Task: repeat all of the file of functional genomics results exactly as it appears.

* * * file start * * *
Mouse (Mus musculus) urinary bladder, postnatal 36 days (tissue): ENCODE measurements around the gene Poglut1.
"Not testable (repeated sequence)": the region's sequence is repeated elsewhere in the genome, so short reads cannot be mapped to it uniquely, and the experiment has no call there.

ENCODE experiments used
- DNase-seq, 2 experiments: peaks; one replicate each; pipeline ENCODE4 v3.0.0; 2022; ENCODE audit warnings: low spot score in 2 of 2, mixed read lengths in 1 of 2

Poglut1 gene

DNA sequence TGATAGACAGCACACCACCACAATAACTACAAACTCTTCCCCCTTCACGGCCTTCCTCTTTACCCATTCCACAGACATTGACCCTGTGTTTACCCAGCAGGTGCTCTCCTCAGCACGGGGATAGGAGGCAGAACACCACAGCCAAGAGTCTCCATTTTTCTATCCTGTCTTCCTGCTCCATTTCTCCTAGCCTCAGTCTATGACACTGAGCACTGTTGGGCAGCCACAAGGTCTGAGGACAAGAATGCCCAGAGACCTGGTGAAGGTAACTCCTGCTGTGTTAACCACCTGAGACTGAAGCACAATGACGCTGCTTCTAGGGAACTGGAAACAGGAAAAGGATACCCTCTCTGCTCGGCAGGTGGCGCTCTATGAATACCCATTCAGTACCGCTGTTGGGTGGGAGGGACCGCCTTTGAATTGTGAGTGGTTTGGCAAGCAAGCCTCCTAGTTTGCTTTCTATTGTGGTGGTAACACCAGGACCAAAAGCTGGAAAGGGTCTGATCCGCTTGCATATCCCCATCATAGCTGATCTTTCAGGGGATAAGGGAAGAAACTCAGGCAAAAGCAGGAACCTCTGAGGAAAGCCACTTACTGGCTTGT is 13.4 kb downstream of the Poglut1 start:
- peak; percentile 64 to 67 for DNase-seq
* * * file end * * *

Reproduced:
Mouse (Mus musculus) urinary bladder, postnatal 36 days (tissue): ENCODE measurements around the gene Poglut1.
"Not testable (repeated sequence)": the region's sequence is repeated elsewhere in the genome, so short reads cannot be mapped to it uniquely, and the experiment has no call there.

ENCODE experiments used
- DNase-seq, 2 experiments: peaks; one replicate each; pipeline ENCODE4 v3.0.0; 2022; ENCODE audit warnings: low spot score in 2 of 2, mixed read lengths in 1 of 2

Poglut1 gene

DNA sequence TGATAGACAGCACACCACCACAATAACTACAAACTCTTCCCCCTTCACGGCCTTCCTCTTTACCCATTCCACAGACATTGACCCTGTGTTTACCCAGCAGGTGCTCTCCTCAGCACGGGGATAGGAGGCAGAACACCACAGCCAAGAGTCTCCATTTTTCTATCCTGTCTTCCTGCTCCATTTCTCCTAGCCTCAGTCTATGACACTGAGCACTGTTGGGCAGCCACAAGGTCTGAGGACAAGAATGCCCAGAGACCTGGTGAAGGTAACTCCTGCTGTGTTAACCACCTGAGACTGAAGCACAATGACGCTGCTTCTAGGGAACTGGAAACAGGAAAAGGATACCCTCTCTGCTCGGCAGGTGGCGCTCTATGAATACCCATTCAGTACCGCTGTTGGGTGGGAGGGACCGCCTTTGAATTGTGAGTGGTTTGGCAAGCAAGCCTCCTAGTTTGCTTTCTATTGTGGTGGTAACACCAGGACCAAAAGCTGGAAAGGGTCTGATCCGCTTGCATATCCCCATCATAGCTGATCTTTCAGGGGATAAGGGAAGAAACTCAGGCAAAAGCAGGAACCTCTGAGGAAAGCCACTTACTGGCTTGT is 13.4 kb downstream of the Poglut1 start:
- peak; percentile 64 to 67 for DNase-seq